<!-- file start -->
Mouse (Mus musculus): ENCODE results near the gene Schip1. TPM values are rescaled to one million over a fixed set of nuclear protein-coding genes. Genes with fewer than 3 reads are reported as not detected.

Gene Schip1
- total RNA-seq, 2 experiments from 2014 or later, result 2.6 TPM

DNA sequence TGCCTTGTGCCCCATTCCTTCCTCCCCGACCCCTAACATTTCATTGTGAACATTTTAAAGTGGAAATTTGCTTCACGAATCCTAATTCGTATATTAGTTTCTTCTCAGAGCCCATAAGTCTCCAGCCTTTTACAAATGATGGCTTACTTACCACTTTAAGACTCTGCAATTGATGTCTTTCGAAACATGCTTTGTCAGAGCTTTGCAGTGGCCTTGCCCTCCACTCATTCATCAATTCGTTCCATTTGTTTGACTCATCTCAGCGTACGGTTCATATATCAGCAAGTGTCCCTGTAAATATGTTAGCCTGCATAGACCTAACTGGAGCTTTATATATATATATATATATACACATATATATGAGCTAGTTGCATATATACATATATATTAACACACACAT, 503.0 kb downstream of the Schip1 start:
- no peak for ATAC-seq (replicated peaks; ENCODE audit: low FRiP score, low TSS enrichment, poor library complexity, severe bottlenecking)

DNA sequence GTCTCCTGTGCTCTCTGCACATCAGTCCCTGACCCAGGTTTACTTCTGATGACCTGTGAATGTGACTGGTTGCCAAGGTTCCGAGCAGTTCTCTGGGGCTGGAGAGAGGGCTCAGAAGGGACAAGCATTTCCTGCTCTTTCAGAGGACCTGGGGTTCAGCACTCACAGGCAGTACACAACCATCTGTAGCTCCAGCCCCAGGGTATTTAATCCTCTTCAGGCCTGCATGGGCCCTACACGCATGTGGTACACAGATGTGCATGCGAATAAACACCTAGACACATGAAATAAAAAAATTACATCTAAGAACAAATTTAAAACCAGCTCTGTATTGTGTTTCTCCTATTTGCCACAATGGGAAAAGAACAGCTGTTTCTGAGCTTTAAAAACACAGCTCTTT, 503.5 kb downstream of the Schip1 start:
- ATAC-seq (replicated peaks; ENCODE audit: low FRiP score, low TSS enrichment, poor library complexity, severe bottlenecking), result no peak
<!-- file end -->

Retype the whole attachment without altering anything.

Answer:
Mouse (Mus musculus): ENCODE results near the gene Schip1. TPM values are rescaled to one million over a fixed set of nuclear protein-coding genes. Genes with fewer than 3 reads are reported as not detected.

Gene Schip1
- total RNA-seq, 2 experiments from 2014 or later, result 2.6 TPM

DNA sequence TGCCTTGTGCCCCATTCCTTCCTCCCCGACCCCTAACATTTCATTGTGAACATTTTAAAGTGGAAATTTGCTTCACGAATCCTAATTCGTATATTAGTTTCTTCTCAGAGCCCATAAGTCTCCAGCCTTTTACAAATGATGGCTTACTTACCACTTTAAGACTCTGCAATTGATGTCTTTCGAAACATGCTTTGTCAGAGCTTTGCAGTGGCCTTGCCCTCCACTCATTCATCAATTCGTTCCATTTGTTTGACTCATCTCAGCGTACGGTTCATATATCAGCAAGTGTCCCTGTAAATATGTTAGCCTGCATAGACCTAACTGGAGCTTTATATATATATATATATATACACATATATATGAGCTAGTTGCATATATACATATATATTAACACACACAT, 503.0 kb downstream of the Schip1 start:
- no peak for ATAC-seq (replicated peaks; ENCODE audit: low FRiP score, low TSS enrichment, poor library complexity, severe bottlenecking)

DNA sequence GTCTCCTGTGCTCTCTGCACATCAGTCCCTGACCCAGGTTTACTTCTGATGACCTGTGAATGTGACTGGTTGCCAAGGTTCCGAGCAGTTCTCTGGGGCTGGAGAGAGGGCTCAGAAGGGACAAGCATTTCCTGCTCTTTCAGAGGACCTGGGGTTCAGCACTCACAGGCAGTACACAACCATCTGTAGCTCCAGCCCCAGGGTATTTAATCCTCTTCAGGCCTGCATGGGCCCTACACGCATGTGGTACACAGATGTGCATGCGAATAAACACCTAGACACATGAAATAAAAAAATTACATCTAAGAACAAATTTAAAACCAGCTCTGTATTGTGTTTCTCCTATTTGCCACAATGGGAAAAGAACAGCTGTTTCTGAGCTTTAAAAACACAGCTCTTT, 503.5 kb downstream of the Schip1 start:
- ATAC-seq (replicated peaks; ENCODE audit: low FRiP score, low TSS enrichment, poor library complexity, severe bottlenecking), result no peak